Blue and Gold Illustrated

Nov. 6, 2021

Blue & Gold Illustrated: America's Foremost Authority on Notre Dame Football

Issue link:

Contents of this Issue


Page 15 of 63

16 NOV. 6, 2021 BLUE & GOLD ILLUSTRATED BY PATRICK ENGEL I t's hard to miss the height. Or t h e l e n g t h . Ju s t o n e p ra c t i c e viewing will reveal the intrigu- ing mix of strength, lateral agil- ity and athleticism. Whether it's for one of those rea- sons or a combination of all three, one look at Notre Dame freshman offen- sive tackle Joe Alt evokes visions of an impact player and future star. It's not often a 6-8, 305-pound 18-year-old shows up on campus, even at a program as lauded for its offensive line produc- tion as Notre Dame. Take it from those who face him in practice every day. "The whole D-line saw it and knew Joe Alt was going to be really good," ju- nior defensive end Isaiah Foskey said. But a freshman starter and left tackle stabilizer? No, nobody saw that com- ing this quickly. Not even the coaches at Fridley (Minn.) Totino-Grace High School, where Alt arrived in 2017 as a freshman quarterback and left as a Notre Dame-bound offensive tackle, with stints at tight end and linebacker in between. Maybe not even Alt. "I think his expectations were to redshirt and that's where he'd fit in," Totino-Grace head coach Jay Anderson said. A redshirt made sense. The list of players who have gone from a 240-pound high school junior tight end to major college football starting fresh- man left tackle is surely a small one. Alt is a freshman at a position that does not normally lend itself to first-year con- tributors. Yet here's Alt. He's a former three- star recruit whose on-paper profile suggests a freshman year as a third- teamer. Instead, he has stabilized a position stricken with injuries and in- effectiveness. In Notre Dame's ideal 2021 season, Alt redshirts because the Irish have con- tinuity at left tackle like they normally do. This isn't a freshman year like Kyle Hamilton or Michael Mayer, who forced their way onto the field at positions with entrenched starters. None of that should take away from Alt's ahead-of- schedule development and growth. "We didn't know he was going to start this year," Foskey said, "but we weren't surprised he was going to be next up at tackle." "He's a sponge," Anderson added. "Anything that's told to him, he soaks in." When Alt earned a spot on the sec- ond-team offensive line in fall camp, it felt like a good sign for 2022 and beyond — a high-ceiling player showing signs of his potential as a tackle of the future. Injuries and inconsistent play, though, opened the door for him to snag that role in the present. Turns out, he was ready to run through it. Alt made his debut on of- fense as a blocking tight end in the 27-13 triumph versus Purdue Sept. 18, earned a nine-snap trial run at left tackle in the 41-13 win over Wisconsin Sept. 25, slid into the lineup for the second half of the 24-13 loss to Cincinnati Oct. 2 and made his first career start the following week in the 32-29 victory at Virginia Tech. Alt was option No. 4 at left tackle this year, but that doesn't matter as long as he's the last. And it sure seems he has staying power. "If he gets his hands on you, you're screwed," sophomore tight end Michael Mayer said. "That dude came in here and worked his tail off. It's working out." It's not that anyone thought Alt wouldn't work out, but recruiting him felt like a down-the-line return on investment. Notre Dame identified a high-ceiling prospect when it offered Alt after his ju- nior year, before he even made the full- time move to tackle in high school. He had the frame. He had the athletic abil- ity. He even had the pedigree. His father, John, played offensive line for the Kan- sas City Chiefs from 1984-96, earning an All-Pro nod in 1990. He made the tight-end-to-tackle transition himself. It's one thing to have a ceiling. It's another to reach it. This is where Alt separated himself and where Notre Dame felt like it had a future asset in a developmental prospect. "When you take a kid at that size who's not fully developed, you're bank- ing on his want and desire to be great," Notre Dame head coach Brian Kelly said. "We saw he had all of those intangibles that in our mind, this kid had a high, high ceiling because he had that drive. "Intrinsically, he was going to do all the things necessary to be a great of- fensive lineman." First, that meant developing between the end of his senior season and move-in week at Notre Dame. Especially as a pass blocker. He had a baseline understand- ing of pass protection from his inter- mittent time at tackle. Even as a tight end, he spent half of the route-running portion of Totino-Grace practices work- ing on pass protection with his father, an assistant offensive line coach. But it still required more catch-up and technical refinement than other areas. Alt worked with his dad on pass pro- tection in the winter and spring. He also asked teammates to pass rush against him one-on-one after school. AN UNEXPECTED HELPING HAND Freshman offensive lineman Joe Alt's fast development from high school tight end has helped stabilize Notre Dame's left tackle position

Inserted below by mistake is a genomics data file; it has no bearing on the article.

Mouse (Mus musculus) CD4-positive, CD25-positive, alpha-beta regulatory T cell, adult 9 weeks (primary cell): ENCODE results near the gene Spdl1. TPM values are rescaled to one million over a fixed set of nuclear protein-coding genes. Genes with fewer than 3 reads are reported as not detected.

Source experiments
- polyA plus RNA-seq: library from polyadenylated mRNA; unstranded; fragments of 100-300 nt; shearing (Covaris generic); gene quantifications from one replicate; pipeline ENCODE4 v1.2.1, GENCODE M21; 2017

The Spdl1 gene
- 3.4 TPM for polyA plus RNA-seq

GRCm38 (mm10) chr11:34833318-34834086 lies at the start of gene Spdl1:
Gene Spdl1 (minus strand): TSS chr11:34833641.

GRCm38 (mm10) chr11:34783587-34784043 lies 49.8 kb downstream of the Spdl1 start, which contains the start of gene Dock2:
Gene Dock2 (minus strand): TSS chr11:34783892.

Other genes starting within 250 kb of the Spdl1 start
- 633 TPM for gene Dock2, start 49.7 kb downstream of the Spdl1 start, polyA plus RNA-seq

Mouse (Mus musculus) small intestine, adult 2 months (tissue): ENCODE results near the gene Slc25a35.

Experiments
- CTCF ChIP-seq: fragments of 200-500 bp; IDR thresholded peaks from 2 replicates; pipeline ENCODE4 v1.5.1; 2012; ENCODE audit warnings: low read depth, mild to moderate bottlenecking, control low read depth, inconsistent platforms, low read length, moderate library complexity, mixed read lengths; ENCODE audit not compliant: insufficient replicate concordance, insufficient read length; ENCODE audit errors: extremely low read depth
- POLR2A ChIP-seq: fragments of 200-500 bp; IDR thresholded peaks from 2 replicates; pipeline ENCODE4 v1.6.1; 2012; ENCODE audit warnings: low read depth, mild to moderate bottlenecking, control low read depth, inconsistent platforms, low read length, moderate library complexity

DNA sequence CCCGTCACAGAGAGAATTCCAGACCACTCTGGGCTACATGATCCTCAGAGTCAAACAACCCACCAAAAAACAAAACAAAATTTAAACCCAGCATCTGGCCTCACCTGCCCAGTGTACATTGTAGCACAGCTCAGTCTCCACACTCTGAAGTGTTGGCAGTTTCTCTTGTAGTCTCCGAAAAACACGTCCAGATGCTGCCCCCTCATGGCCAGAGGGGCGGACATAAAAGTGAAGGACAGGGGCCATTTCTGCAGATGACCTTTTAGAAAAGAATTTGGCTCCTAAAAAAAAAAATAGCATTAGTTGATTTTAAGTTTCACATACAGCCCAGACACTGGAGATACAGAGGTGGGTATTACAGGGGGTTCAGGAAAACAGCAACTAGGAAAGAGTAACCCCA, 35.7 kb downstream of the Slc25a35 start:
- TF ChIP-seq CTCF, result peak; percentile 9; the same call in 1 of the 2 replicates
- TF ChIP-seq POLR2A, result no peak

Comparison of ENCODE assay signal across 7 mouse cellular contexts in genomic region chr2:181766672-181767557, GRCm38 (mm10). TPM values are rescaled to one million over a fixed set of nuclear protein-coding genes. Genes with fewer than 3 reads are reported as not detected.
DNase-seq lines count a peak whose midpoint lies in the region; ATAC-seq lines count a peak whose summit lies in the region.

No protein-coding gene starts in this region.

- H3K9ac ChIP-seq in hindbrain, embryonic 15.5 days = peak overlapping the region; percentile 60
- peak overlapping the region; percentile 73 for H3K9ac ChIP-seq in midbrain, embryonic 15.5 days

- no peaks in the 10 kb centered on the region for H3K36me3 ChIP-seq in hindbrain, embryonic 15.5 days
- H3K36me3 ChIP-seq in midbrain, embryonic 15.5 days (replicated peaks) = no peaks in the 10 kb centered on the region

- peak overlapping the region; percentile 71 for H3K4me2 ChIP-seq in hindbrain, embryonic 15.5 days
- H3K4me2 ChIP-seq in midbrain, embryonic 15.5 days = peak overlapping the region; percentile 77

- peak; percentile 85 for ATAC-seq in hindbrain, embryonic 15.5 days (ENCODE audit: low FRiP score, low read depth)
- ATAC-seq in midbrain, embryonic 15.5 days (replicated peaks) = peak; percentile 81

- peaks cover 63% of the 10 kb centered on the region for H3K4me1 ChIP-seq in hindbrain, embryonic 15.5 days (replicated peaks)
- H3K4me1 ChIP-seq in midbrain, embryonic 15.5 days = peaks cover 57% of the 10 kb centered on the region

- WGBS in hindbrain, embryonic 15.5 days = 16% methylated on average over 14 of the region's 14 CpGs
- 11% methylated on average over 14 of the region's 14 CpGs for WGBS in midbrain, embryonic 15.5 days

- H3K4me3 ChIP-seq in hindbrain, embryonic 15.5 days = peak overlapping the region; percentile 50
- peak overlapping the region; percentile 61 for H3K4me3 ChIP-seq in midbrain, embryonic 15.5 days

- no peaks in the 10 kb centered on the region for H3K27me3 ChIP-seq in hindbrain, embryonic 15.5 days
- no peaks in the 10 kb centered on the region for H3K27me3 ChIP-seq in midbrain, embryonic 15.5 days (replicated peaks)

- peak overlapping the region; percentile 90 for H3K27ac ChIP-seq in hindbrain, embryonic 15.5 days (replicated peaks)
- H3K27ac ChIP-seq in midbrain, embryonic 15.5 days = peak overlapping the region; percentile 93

Articles in this issue

Archives of this issue

view archives of Blue and Gold Illustrated - Nov. 6, 2021